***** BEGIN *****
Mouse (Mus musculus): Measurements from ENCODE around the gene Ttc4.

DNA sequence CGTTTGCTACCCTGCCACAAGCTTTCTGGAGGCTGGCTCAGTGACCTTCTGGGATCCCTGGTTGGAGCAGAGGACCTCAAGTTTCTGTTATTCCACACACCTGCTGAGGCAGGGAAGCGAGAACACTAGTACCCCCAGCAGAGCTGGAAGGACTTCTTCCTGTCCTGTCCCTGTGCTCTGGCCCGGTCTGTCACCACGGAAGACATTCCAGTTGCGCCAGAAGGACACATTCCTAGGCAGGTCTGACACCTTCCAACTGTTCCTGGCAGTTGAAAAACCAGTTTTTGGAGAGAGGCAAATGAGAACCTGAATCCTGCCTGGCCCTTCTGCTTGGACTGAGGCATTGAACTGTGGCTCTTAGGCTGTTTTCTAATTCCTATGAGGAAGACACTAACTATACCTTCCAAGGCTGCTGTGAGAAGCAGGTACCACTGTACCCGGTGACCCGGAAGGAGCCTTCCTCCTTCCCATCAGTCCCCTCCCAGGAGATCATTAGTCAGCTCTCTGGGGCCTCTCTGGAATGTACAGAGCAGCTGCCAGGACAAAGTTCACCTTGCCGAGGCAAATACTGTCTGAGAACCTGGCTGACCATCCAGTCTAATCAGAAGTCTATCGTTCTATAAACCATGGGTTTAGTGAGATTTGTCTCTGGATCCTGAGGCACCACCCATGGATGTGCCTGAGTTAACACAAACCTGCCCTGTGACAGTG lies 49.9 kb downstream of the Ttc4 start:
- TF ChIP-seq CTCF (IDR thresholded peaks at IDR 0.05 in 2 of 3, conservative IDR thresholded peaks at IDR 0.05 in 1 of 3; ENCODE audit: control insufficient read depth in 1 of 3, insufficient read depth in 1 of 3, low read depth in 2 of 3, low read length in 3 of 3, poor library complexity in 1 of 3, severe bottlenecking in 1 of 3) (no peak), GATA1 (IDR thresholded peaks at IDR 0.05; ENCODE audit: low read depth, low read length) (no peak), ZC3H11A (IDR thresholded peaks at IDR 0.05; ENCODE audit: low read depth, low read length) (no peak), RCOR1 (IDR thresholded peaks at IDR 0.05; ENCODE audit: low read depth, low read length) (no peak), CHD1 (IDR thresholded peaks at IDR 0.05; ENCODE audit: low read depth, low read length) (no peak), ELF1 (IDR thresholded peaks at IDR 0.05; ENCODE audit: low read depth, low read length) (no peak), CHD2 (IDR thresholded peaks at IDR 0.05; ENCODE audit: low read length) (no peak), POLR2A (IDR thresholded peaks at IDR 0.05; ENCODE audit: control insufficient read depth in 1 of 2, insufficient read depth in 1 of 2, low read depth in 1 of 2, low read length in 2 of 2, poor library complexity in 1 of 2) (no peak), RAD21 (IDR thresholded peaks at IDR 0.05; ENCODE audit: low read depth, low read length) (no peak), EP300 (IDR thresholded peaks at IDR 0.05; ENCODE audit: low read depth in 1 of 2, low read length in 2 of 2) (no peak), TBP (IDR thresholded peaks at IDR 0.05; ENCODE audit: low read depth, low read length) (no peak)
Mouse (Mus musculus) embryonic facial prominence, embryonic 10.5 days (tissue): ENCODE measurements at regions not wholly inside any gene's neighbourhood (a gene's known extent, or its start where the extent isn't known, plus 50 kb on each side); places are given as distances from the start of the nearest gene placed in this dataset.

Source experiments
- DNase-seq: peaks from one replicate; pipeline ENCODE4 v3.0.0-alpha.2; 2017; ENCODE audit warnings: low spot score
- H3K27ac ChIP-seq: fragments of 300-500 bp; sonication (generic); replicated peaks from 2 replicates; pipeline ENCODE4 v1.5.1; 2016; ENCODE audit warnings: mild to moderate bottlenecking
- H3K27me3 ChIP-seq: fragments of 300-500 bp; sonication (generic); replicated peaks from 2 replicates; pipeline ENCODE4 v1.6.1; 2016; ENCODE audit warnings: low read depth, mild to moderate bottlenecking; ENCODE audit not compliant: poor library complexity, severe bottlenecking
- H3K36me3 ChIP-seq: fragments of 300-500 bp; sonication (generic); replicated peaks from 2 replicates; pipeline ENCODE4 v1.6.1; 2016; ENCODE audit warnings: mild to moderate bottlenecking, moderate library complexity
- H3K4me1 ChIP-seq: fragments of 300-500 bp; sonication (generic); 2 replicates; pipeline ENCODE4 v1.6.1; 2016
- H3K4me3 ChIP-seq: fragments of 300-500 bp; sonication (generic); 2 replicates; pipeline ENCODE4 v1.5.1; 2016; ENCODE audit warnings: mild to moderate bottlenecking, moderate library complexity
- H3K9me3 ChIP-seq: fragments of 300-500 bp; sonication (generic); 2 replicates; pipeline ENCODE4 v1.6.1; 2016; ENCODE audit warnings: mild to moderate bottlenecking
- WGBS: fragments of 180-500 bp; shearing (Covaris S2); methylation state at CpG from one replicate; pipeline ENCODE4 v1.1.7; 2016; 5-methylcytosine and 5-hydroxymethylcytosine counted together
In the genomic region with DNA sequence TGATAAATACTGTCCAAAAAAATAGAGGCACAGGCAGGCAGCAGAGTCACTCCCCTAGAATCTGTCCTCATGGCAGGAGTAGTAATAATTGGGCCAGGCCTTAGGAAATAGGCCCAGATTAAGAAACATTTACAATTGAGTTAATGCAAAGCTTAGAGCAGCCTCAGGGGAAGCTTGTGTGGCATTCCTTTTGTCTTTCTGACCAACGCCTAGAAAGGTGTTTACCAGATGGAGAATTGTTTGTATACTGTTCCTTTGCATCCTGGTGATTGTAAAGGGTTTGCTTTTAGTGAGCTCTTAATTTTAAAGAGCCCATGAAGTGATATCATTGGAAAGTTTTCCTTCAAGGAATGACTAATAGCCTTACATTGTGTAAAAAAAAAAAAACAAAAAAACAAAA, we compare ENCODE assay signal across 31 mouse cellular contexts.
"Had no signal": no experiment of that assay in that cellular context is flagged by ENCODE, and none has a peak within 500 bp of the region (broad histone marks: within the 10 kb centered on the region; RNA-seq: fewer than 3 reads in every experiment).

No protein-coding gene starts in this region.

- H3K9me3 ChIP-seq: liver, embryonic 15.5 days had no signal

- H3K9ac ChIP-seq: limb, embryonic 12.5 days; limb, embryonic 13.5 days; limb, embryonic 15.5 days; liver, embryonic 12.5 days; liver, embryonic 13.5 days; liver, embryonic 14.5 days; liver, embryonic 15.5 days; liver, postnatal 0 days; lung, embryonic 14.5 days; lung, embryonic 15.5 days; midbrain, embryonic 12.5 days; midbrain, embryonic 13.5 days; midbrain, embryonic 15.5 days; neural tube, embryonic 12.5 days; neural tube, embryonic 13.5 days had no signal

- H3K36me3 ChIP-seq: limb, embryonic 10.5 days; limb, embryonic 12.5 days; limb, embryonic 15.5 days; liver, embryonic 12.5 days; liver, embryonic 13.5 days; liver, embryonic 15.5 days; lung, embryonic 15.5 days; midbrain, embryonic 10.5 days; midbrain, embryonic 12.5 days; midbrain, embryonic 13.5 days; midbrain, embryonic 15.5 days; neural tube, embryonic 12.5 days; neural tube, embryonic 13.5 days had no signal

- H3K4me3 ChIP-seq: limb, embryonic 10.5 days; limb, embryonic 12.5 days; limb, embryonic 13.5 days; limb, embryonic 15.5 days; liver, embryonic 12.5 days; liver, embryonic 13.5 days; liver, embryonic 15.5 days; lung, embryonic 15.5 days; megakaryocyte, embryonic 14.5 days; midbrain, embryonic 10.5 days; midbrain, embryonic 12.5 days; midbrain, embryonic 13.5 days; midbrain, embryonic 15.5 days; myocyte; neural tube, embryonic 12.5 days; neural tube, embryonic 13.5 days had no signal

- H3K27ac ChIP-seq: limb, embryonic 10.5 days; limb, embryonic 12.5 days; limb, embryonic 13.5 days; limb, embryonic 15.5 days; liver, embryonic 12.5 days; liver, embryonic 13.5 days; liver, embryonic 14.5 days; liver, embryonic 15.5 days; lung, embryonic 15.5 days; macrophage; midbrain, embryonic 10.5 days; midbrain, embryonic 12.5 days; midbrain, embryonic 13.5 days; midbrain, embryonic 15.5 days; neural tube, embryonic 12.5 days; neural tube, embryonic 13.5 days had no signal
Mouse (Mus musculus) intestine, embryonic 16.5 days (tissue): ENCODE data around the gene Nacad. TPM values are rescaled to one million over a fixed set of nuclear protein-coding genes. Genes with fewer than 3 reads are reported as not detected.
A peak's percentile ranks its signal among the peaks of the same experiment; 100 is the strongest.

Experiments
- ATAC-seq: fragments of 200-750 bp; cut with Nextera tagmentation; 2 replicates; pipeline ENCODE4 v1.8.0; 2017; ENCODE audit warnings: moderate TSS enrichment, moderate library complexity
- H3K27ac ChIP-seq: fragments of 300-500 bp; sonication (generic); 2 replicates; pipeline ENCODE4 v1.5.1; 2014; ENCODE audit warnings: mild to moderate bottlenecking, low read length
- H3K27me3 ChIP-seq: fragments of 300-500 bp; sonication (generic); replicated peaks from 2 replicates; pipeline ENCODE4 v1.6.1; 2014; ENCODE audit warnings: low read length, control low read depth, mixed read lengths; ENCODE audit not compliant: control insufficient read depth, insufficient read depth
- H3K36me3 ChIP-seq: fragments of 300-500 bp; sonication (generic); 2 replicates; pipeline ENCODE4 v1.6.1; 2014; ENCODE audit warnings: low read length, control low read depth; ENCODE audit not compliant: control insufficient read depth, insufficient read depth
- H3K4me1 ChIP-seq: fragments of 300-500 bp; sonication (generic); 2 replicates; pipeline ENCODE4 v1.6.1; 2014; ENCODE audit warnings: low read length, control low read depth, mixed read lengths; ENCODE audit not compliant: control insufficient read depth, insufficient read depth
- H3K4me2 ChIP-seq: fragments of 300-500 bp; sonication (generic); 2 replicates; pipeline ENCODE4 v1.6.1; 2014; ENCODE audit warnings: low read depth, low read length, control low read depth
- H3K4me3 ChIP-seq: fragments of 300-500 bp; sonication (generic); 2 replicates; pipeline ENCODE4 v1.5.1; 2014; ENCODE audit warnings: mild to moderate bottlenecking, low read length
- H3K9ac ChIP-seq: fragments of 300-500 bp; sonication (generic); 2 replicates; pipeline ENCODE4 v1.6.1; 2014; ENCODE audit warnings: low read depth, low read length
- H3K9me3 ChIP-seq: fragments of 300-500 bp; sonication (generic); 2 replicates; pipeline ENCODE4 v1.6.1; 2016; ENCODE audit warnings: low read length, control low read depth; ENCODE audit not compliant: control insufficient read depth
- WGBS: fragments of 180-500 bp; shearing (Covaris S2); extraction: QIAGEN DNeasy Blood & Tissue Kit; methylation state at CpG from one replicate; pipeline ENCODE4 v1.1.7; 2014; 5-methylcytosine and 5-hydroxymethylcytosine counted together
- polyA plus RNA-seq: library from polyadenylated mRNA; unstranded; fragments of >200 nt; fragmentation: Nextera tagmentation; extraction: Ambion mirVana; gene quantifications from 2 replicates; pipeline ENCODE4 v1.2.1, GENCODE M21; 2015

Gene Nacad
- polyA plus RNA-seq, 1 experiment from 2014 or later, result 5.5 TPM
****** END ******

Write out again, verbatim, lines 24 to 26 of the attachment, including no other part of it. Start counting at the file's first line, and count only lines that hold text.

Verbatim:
Experiments
- ATAC-seq: fragments of 200-750 bp; cut with Nextera tagmentation; 2 replicates; pipeline ENCODE4 v1.8.0; 2017; ENCODE audit warnings: moderate TSS enrichment, moderate library complexity
- H3K27ac ChIP-seq: fragments of 300-500 bp; sonication (generic); 2 replicates; pipeline ENCODE4 v1.5.1; 2014; ENCODE audit warnings: mild to moderate bottlenecking, low read length